Thursday, May 12, 2005

 

The Chance for Islamic Justice

(Via Winds of Change)

Bernard Lewis, writing in Foreign Affairs , introduces the thesis that, for Muslims, the political terms “justice and injustice” are the nearest equivalent for the western sense of “freedom and slavery.”

He describes the inspiration that struck Sheikh Rifa'a Rafi' al-Tahtawi, a professor at al-Azhar University in the early nineteenth century, who had the opportunity to visit Paris following the arrival of Bonaparte in Egypt.

Lewis explains that in Arabic, the western sense of “freedom” would generally be translated into a word viewed as the opposite of “slavery,” rather than in some sense of the ability to exercise and enjoy rights as we understand them.

Sheikh Tahtawi was originally puzzled by the frequency and ubiquitous manner in which the French spoke of freedom, as Lewis elaborates:
“[Sheikh Tahtawi] obviously at first shared the general perplexity about what the status of not being a slave had to do with politics. And then he understood and explained. When the French talk about freedom, he says, what they mean is what we Muslims call justice. And that was exactly right. Just as the French, and more generally Westerners, thought of good government and bad government as freedom and slavery, so Muslims conceived of them as justice and injustice.“
Lewis goes on to explain that, among the many Arabic words that would be translated to the English word, “justice,” the most common, adl, means "justice according to the law" or sharia. And Lewis stresses a point not often noted in modern commentary about Middle Eastern politics:
“If a ruler is to qualify as just, as defined in the traditional Islamic system of rules and ideas, he must meet two requirements: he must have acquired power rightfully, and he must exercise it rightfully. In other words, he must be neither a usurper nor a tyrant.”
And further,
“Muslims have been interested from the very beginning in the problems of politics and government: the acquisition and exercise of power, succession, legitimacy, and -- especially relevant here -- the limits of authority.”
Lewis approaches the challenge of growing democratic traditions in the Middle East from an almost forgotten tradition of political legitimacy in Arabic political traditions. He suggests that the ruler’s authority derives from a “contract between the ruler and the ruled in which both have obligations.”

Having recognized and identified these not widely recognized strains in Arabic political history and culture, Lewis by no means underestimates the challenges to dust off and apply these traditions to modern states and societies. Here, he acknowledges the deep entrenchment of autocratic and despotic rule prevalent in the Middle East, despite no historical roots in the Islamic past. Lewis also identifies another vital component missing from the Arabic political consciousness, the absence of any notion of citizenship.

For all this, Lewis sees hope in the Iraqi experience (and experiment). For one, Iraq enjoys the significant dual benefits of infrastructure and education. According to Lewis, leaders prior to Saddam were able to invest their significant oil revenues in transportation and education related infrastructures. In spite of the grave damage done by Saddam (and subsequent sanctions), “an educated middle class will somehow contrive to educate its children, and the results of this can be seen in the Iraqi people today,” states Lewis.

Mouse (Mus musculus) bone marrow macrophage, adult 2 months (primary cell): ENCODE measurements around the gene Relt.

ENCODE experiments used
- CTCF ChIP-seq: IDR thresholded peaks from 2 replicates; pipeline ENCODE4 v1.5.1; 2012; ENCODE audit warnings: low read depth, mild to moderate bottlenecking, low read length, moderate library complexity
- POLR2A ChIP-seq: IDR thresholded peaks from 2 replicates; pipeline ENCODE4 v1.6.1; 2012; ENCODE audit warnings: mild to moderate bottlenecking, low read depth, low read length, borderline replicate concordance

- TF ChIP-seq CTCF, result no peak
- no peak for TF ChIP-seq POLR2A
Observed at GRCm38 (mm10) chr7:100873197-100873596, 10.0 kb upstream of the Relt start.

Lewis also acknowledges the traditional status and position of women in Iraq, in terms of their access and opportunity, if not in some western sense of “rights.” Lewis draws a parallel to a similar strength of western democracies:
“In the West, women's relative freedom has been a major reason for the advance of the greater society; women would certainly be an important, indeed essential, part of a democratic future in the Middle East.”
As presented here, the source of Lewis’ cautious optimism lies not in western hopes and aspirations for the Middle East, but in Muslim political traditions. Lewis concludes hopefully, and urges steadfastness and patience, resolute in purpose:
“The creation of a democratic political and social order in Iraq or elsewhere in the Middle East will not be easy. But it is possible, and there are increasing signs that it has already begun. At the present time there are two fears concerning the possibility of establishing a democracy in Iraq. One is the fear that it will not work, a fear expressed by many in the United States and one that is almost a dogma in Europe; the other fear, much more urgent in ruling circles in the Middle East, is that it will work. Clearly, a genuinely free society in Iraq would constitute a mortal threat to many of the governments of the region, including both Washington's enemies and some of those seen as Washington's allies.

“The end of World War II opened the way for democracy in the former Axis powers. The end of the Cold War brought a measure of freedom and a movement toward democracy in much of the former Soviet domains. With steadfastness and patience, it may now be possible at last to bring both justice and freedom to the long-tormented peoples of the Middle East.”



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